If you’re a self-employed worker, your taxes can be a bit more complex. If that’s you, be aware of these important estimated tax due dates.
Income Received for the Period | Estimated Tax Due Date
Jan. 1 through March 31 | April 15
April 1 through May 31 | June 15
June 1 through Aug. 31 | Sept. 15
Sept. 1 through Dec. 31 | Jan. 15 of the following year
Remember, this estimated tax payment deadline does not apply to wages received in the previous year. The payment should cover taxes incurred from income received during the first quarter of your taxable year. Only pay estimated taxes for income earned between January 1st through March 31st.
Each tax date cover taxes incurred from income during the previous three full months preceding it. The estimated tax due dates can vary depending on holidays and weekend but in general, they will fall during the same time window each year.
Estimated taxes are a method of paying Income, Social Security and Medicare taxes on a quarterly basis. This is on income that is not otherwise subject to traditional withholding. This could include wages from self-employment, interests, dividends, rent or alimony. If you don’t elect voluntary tax withholding, you may need to make estimated tax payment on such forms of income as unemployment or social security benefits.
In general, the IRS advises that you must pay these taxes if both of the following criteria apply:
See Tips for Paying Estimated Taxes for a primer on who owes estimated tax.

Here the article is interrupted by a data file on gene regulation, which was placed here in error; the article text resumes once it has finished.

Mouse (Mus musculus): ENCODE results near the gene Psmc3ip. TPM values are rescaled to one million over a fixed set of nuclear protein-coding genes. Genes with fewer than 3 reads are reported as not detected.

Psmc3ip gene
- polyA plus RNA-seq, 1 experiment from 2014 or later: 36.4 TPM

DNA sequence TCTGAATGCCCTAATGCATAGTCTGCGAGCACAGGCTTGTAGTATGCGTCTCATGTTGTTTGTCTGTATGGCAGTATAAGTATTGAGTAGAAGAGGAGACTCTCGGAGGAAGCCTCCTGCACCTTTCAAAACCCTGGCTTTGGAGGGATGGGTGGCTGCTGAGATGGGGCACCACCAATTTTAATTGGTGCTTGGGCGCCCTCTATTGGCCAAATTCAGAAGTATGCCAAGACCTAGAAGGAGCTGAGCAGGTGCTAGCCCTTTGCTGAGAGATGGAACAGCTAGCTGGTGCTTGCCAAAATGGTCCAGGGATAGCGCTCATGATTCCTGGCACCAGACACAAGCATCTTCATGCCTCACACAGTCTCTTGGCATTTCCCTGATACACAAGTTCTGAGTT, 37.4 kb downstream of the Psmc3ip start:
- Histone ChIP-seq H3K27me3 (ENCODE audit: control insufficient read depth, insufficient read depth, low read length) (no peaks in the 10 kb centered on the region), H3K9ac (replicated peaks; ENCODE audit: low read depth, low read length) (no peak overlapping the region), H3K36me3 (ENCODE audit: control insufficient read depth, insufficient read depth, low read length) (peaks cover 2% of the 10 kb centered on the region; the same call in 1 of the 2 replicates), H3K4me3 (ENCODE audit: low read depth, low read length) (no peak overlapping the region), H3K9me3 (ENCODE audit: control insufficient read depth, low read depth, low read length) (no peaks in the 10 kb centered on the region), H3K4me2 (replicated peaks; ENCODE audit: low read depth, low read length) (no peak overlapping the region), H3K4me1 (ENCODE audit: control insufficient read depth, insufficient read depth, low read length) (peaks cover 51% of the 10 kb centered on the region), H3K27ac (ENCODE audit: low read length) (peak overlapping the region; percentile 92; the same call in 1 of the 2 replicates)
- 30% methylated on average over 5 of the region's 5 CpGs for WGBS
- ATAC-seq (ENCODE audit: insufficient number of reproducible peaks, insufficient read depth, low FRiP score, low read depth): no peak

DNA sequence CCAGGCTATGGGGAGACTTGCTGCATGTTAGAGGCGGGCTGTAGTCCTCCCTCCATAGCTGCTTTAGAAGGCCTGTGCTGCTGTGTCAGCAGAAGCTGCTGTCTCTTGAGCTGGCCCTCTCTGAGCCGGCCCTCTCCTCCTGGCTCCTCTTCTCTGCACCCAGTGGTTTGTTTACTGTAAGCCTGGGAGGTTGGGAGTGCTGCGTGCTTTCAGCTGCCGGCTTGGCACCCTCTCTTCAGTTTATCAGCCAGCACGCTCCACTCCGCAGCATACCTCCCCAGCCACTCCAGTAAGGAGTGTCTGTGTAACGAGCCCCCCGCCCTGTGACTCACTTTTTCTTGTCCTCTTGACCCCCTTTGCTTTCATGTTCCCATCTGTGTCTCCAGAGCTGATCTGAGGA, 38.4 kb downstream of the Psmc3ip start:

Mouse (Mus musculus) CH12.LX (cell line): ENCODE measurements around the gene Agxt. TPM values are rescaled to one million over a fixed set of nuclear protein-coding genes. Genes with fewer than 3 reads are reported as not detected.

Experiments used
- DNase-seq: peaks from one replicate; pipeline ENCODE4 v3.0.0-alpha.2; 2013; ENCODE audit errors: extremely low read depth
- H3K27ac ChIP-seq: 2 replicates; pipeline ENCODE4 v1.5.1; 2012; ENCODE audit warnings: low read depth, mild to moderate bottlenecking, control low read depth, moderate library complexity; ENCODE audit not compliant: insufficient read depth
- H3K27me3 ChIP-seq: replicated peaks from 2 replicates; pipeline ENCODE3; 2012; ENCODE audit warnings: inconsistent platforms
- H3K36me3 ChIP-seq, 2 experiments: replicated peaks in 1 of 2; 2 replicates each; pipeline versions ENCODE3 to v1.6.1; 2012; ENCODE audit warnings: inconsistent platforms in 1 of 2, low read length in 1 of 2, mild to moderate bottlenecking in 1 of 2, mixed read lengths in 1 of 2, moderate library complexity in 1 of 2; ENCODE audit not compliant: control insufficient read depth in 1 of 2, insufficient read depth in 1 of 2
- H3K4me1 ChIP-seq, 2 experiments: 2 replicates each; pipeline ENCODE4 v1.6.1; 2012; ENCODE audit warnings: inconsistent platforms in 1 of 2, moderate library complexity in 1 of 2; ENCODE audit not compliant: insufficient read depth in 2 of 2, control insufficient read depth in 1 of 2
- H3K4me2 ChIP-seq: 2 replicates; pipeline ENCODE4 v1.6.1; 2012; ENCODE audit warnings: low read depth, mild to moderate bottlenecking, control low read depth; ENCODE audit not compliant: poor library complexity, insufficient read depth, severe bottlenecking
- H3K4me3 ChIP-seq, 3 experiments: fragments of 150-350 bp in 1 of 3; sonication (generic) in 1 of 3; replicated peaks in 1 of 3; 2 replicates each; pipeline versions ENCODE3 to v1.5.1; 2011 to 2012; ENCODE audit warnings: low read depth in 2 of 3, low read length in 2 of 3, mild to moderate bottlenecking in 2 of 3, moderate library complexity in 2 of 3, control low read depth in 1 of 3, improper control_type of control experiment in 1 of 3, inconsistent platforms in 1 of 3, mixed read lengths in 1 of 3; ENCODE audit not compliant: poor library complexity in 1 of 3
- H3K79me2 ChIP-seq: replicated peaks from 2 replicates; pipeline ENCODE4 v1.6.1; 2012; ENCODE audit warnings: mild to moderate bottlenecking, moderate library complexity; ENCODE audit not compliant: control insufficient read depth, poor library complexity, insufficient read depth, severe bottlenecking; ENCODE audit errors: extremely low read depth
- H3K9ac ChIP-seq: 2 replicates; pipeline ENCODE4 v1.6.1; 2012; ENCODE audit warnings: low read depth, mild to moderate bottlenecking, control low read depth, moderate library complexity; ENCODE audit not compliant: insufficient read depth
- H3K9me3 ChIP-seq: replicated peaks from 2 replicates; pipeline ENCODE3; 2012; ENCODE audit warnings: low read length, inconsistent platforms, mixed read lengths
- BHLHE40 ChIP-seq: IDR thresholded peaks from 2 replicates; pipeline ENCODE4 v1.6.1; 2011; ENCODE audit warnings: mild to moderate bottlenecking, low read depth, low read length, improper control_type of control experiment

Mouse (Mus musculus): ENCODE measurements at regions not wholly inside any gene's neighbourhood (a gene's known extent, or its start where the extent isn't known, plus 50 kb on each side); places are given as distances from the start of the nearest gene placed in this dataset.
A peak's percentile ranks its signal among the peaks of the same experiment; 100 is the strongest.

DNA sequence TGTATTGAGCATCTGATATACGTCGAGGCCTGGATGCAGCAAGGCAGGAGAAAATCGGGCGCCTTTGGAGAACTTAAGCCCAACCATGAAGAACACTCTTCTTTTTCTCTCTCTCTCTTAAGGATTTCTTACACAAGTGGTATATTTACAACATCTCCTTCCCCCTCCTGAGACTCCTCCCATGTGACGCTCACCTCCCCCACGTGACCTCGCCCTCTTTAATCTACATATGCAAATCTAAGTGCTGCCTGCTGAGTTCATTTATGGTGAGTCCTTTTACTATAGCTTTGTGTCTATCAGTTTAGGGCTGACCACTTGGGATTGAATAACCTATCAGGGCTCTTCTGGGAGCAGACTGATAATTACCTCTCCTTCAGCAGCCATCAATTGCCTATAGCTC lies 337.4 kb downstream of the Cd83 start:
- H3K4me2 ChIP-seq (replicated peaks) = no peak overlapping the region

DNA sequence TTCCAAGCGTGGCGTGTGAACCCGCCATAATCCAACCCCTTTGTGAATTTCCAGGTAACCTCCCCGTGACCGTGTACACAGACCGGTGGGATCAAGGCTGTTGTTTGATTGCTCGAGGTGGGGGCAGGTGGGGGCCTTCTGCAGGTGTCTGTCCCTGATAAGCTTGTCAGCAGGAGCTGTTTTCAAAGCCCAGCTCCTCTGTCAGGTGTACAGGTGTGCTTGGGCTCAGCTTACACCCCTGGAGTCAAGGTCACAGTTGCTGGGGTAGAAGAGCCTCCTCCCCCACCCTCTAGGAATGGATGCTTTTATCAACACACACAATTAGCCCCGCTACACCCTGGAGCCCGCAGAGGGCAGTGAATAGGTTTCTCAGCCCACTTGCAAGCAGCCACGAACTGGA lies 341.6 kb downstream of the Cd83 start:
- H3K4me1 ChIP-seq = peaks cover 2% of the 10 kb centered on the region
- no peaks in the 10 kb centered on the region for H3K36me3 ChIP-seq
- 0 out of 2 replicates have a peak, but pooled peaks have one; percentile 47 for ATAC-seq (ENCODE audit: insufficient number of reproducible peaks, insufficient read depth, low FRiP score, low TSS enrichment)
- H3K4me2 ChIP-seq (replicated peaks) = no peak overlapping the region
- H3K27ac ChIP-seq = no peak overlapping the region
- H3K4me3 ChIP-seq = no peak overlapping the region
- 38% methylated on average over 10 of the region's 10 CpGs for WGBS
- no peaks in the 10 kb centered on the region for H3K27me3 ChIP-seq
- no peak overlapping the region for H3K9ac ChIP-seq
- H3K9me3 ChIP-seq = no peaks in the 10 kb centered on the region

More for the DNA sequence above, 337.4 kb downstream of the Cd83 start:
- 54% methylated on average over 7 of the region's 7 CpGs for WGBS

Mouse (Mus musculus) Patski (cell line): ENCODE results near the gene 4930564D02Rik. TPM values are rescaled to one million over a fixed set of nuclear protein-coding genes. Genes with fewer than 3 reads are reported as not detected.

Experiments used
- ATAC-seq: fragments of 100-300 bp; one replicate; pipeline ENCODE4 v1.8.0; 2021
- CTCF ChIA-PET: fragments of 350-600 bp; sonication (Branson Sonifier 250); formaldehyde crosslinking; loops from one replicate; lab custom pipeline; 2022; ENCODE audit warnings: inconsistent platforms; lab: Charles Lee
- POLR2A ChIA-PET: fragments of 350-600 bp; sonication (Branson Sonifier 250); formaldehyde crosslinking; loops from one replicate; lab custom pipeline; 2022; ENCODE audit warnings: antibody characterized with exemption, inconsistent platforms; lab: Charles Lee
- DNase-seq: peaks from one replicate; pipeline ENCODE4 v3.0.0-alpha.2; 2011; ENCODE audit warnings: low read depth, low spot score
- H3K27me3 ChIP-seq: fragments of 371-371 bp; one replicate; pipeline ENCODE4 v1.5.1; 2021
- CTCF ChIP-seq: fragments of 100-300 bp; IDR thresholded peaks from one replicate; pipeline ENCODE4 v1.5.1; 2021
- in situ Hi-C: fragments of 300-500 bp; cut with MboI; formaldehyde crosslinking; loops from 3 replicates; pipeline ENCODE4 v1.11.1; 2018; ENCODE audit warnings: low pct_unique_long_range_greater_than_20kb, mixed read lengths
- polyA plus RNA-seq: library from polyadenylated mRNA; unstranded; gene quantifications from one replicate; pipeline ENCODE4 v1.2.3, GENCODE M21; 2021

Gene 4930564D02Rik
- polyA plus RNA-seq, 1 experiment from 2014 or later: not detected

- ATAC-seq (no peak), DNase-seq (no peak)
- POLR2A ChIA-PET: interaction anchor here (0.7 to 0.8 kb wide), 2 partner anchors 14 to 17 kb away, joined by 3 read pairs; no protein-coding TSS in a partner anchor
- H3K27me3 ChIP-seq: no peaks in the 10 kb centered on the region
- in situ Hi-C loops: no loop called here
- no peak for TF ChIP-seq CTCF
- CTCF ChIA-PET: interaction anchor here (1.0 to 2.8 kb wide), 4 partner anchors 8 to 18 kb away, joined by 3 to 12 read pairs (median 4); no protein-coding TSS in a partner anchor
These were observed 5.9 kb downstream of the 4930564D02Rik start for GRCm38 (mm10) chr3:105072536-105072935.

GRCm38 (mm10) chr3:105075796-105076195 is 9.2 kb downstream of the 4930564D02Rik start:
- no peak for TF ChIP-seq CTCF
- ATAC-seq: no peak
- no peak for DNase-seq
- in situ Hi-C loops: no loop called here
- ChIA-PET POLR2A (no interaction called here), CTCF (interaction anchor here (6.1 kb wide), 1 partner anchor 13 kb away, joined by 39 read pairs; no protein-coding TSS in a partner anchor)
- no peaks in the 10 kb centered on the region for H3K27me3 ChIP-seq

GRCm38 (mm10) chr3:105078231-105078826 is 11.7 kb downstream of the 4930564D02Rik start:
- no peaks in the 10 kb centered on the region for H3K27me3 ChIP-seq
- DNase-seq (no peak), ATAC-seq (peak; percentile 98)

These guidelines vary for farmers, fishermen and high-income taxpayers. For more information, see “Special Rules” in Form 1040-ES.
Of course, not every individual owes estimated taxes, and some noteworthy exceptions apply. For example, you may not owe estimated taxes if you were a U.S. citizen or resident alien and you had zero tax liability for the calendar year, or you were not required to file a tax return.
You can use Form 1040-ES to pay quarterly estimated taxes. These include a worksheet for figuring estimated tax. The IRS accepts an electronic transfer, credit card, checks or money order. You can pay by phone or online.
If you make your living as a self-employed worker, you’ll likely have to make estimated tax payments You must pay estimated taxes if you expect to owe at least $1,000 in federal tax for the year.
There are a few exceptions, though. If you paid no taxes last year, you don’t have to pay estimated taxes. You also don’t have to pay estimated taxes if you have a W2 job and the amount withheld is at least 90 percent of the total tax you’ll have to pay.
Check with your local tax pro before making any decisions, though. If you fail to make estimated tax payments, you may face IRS penalties.